Dogs do take a square and tall posture when trying to assert dominance. “Humping” is only one method to assert their rank. I have seen dogs who will come up to my dog Luke and put on paw over his shoulder and then move closer in for a dominant position. Dogs use the ancestral gestures of dominance to act as a bully; or to turn off a possible aggression or even when they feel a human might be "attacking" them irrationally (dog thought) versus (human thought) “why did you pee on the carpet”. If you think about it, humans set these guidelines that are not always necessarily “practical” to a dog’s natural instinct nor especially rational thinking. Perhaps rational thinking is detrimental to man’s evolution.

In wolf pack studies, the higher member never demonstrates his position unless he is “uncertain” of himself. Do humans who lack confidence, pretend to be dominate when in reality they have insecurities?

In animal studies and observing at the dog park, a bend on the front legs also known as the play bow, a yip (usually this is dog to human talk), a tail wag or a paw up in the air to another dog means simply “"None of the biting, stalking, or humping I'm about to do is serious, this is just fun, OK?" Humping during play is not a sexual thing, especially with dogs that have been altered or neutered. It is a more complex behavior than simply overcoming the dominant dog in a pack but a feel of "where do I belong in this group of dogs" I don’t really even know but I am having fun playing with.

Dog Smiles

I swear my dog smiles. He does have his “happy” face. Anyone can tell when your dog is happy, with mouth open, relaxed lips. In comparison, a dog who wants to show aggression will pull their lips back, teeth showing and nose crinkled. We’ve all seen “play” dog fighting mode and “real” dog fighting mode. Dogs passing each other on leases will sometimes “bark” to show frustration.

A sniffing dog with his nose to the ground is hardly a dog who is not exhibiting aggression. He is far too in the moment of finding a “treasure”. Likewise nose licking is a calming method a dog will use to bring the situation into a less threatening situation. Playing dogs will often “shake off” after play before they begin another round. Then it’s the ritual of dog butt smelling before another round begins. Dogs that live in the same household as other dogs will periodically smell each other when the other dog will get up for water or food. It’s a reassurance to almost say “what have you been eating, doing, drinking or what have you been into”.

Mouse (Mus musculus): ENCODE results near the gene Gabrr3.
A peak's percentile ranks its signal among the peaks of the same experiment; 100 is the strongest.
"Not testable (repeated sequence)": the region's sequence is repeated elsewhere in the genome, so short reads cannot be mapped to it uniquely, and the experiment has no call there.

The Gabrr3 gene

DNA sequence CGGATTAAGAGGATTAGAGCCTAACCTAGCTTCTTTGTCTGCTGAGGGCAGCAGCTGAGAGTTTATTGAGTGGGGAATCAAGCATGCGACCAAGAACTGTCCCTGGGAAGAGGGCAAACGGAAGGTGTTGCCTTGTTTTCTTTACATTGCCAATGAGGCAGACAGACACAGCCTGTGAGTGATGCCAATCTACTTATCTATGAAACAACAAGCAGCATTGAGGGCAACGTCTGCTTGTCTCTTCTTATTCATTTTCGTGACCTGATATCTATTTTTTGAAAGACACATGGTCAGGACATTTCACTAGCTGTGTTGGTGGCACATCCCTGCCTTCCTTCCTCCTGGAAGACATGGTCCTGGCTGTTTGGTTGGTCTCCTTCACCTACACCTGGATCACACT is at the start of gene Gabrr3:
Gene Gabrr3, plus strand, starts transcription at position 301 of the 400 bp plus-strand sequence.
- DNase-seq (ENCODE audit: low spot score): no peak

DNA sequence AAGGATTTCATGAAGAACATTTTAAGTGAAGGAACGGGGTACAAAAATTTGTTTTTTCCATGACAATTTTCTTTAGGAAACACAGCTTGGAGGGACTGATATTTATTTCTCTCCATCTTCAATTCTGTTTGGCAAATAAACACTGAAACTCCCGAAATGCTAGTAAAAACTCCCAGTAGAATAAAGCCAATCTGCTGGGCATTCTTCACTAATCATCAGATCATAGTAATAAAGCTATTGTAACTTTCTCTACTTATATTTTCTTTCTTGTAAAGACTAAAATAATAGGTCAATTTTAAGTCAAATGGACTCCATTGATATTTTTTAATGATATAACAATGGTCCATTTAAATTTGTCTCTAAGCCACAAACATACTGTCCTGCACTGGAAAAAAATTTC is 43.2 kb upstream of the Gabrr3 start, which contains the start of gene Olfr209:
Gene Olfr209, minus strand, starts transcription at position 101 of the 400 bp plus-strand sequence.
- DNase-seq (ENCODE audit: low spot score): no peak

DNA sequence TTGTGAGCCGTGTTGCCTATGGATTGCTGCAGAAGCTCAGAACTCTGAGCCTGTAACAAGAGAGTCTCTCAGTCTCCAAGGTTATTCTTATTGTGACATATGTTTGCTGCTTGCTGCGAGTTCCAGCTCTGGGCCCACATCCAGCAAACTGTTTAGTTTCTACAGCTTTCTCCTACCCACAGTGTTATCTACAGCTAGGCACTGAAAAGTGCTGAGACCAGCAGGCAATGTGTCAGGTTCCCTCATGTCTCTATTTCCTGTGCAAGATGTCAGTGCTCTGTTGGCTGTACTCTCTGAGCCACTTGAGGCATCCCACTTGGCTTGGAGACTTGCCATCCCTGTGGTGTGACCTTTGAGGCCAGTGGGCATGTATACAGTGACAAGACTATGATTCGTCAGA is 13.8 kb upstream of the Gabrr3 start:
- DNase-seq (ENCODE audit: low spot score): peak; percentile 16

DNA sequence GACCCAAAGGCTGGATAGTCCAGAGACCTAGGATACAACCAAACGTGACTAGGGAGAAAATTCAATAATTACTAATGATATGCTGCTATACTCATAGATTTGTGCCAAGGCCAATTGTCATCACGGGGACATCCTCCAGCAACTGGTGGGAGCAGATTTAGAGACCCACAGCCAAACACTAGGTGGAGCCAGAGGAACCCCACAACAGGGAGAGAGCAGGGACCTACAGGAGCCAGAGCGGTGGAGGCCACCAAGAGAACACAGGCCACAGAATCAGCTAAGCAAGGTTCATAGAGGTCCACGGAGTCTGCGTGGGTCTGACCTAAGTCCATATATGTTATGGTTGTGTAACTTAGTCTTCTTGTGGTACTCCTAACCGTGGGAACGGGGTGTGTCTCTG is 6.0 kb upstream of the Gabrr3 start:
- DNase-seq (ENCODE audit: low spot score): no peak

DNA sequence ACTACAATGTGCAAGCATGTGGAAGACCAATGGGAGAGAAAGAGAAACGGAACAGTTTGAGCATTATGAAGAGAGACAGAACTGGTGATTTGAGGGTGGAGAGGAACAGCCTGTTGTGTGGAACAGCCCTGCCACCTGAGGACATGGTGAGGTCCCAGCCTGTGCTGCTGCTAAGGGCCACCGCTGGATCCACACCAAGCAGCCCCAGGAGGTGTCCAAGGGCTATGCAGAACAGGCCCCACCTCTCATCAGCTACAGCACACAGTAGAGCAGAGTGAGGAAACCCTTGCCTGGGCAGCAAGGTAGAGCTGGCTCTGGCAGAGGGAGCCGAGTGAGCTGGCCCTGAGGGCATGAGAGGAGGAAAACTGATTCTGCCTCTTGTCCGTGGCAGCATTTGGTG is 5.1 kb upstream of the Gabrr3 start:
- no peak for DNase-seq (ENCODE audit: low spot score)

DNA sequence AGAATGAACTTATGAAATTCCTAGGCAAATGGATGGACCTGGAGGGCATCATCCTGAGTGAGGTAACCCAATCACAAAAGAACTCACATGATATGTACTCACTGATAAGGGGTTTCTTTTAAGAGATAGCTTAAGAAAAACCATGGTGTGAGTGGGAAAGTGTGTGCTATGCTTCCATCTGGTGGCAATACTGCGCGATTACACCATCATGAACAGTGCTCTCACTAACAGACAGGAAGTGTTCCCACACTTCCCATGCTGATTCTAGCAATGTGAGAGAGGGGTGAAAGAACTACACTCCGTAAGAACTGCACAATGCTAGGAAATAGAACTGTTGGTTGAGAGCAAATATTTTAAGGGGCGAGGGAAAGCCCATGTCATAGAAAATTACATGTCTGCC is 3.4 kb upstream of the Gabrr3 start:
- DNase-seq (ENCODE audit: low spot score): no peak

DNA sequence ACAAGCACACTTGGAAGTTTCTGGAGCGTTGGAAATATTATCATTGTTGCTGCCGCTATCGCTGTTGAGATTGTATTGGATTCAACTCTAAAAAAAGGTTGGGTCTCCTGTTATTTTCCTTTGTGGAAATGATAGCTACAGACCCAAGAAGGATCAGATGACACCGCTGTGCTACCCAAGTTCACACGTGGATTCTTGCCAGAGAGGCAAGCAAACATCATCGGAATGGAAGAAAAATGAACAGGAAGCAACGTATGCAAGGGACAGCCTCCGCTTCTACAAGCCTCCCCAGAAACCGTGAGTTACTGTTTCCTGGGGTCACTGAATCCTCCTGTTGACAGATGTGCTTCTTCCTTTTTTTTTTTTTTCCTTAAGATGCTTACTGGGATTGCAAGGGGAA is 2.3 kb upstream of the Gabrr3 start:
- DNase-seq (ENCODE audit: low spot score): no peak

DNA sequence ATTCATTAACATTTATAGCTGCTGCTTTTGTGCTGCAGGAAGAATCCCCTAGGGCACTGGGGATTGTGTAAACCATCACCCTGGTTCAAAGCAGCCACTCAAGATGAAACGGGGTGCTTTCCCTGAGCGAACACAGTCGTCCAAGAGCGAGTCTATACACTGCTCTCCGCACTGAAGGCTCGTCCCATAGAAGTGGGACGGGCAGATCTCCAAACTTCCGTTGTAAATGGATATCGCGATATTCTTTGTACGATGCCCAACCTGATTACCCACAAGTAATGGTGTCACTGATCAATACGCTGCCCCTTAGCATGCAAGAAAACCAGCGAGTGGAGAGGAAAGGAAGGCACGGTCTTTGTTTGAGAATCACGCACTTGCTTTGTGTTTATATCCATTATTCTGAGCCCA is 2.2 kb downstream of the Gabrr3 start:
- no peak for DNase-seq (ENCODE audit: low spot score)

What I learned from the dog (from

Allow the experience of fresh air and the wind in your face to be pure ecstasy.

When you see someone you love, always run to greet them.

Set boundaries when others are invading your space.

Run, romp, and play daily.

Eat with gusto and enthusiasm.

Be loyal.

When someone is having a bad day, be silent. sit close by and nuzzle them gently.

Thrive on attention and let people touch you.

Avoid biting when a simple growl will do.

When you’re happy, dance around and wag your entire body.

No matter how often you’re scolded, don’t buy into the guilt thing and pout…. run right back love your friends and family

Delight in the simple joys of a long walk.

Dog Ownership

Being a dog owner has lots of rewards especially if you pay attention to what these incredible creatures have to share with their owners. You can’t buy loyalty and love but you can buy or adopt a dog. It comes with the territory. “We should look at a creature who has never read a book”. They can change your world and how you see the world around you.

Wednesday, June 09, 2010

Betrayed By Love

Can There Be Love After Betrayal?

Kathleen Mary Andersen
For “Opinion Magazine”
July, 2010

"We always come back to ourselves,
which is where we must find what we
need to be safe and happy before we
can share love with anyone again."

When we love or care deeply about something or someone -- we have opened the door to betrayal. Relationships are seldom easy and they do not provide a promise of safety, no matter what we imagine in the joyful early stages. In spite of the bruises I have felt, I still remain a romantic at heart. Loving someone forces us to stretch and grow, hurt and heal in a way that no other experience provides. However, taking things at face value will never be the same once that dream has shattered by betrayal.

There is no deeper fulfillment than love; and, therefore, betrayal can drop us to our knees and make us believe that we will never trust again. So what is “betrayal”? Could it be the life script we have produced, does not have the endings or emotions we thought we wrote? We want to make sure we do not have another miserable relationship ending. When the real ending happens, we are crushed. We cry, we hurt, we are in pain. The hero – “yourself” faces defeat and anguish. This is not the way I envisioned it.Then suddenly what emerges is the reality of what the relationship really was. The areas we glossed over, covered with sand to hide the flaws -- suddenly comes to light and is clear. Ok, maybe things were not so perfect. We can write our part in the play of life but we cannot write another person’s character lines, nor take responsibility for the change of script.